I ordered a few books of this series for my six-year-old son. I won't be ordering any more. I'm placing my review on this book, because this one was the worst of the three we bought.
There is potential in the concept of two children returning to various bygone eras, and experiencing them first hand. The character of Jack, if further developed, could be a good role model for kids interested in science, history, and research. But the character of Annie doesn't work at all. I think she is intended to be a foil for Jack's more serious, contemplative personality, but if she had been portrayed as smarter this would have worked better.
The plots in this series are surprisingly dull. My son halfheartedly suffered through the first read-through of each of the books we bought, but he doesn't want to read them again. We then checked out "Dinosaur Habitat" by Helen V. Griffith from the library, and he asked to read that book at least fifty times.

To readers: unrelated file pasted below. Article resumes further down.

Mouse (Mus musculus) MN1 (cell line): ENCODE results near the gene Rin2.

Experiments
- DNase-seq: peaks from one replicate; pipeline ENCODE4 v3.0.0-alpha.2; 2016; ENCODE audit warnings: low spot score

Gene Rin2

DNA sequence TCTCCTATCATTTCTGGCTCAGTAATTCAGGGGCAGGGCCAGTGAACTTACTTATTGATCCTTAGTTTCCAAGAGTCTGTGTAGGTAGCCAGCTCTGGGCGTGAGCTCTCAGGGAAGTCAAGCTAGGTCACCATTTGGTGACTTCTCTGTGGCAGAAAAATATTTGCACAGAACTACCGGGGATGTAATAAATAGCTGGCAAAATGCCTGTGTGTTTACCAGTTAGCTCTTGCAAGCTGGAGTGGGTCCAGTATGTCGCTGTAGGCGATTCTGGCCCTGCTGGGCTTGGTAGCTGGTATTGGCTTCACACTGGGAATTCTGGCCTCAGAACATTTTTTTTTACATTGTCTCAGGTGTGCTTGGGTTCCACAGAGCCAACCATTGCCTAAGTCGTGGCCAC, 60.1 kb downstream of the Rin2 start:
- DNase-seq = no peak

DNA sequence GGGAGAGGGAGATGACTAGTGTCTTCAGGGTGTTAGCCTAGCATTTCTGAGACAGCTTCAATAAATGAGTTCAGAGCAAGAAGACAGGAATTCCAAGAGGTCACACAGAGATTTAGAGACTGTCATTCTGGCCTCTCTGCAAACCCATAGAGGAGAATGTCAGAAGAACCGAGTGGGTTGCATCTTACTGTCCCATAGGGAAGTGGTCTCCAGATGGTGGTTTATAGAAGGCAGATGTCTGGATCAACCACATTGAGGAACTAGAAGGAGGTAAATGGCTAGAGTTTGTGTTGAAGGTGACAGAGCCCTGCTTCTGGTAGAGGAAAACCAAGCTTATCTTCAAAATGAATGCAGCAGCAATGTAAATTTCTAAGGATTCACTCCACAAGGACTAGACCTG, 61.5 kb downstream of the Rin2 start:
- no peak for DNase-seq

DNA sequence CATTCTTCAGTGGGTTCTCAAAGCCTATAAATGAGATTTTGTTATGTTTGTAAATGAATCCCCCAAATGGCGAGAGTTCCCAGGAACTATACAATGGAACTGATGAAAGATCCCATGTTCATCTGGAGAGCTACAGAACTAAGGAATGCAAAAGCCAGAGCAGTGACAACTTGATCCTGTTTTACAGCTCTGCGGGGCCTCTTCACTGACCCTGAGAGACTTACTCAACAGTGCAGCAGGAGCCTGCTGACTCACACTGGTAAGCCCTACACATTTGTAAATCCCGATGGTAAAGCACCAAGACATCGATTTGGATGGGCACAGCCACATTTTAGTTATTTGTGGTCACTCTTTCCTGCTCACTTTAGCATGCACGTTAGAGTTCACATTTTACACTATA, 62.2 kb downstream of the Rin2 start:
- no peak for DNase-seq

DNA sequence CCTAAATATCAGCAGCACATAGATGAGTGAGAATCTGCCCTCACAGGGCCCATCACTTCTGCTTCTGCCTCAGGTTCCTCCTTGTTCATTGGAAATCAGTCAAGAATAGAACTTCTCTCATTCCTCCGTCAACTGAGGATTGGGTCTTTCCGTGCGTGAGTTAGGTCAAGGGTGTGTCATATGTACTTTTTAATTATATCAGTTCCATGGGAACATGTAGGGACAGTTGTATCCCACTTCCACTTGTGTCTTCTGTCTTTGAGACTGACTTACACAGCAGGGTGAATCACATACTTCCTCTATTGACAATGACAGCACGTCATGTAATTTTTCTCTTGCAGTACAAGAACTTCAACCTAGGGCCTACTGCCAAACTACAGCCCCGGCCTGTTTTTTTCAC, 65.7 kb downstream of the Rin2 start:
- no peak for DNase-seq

Osborne underestimates the intelligence of her audience. On occasion, the stories seem to telescope into Annie's eye view, and a lot of ink that could have been devoted to the various interesting aspects of dinosaurs was instead devoted to their relative "niceness".
My most serious objection, however, is the bad grammar. Do not believe the notion that your kids need their sentences cut into pieces in order to read them! Beginning readers pay a lot of attention to structure. A well written, grammatically correct sentence is filled with structural cues which help new readers decipher unfamiliar words. "Dinosaurs Before Dark" contains so many errors, I consider it worse than useless as a teaching aid.
I don't enjoy writing negative reviews, but I want to warn other parents who might be attracted to this series as I was.
* We did enjoy the illustrations by Sal Murdocca, and only wish they had been in color.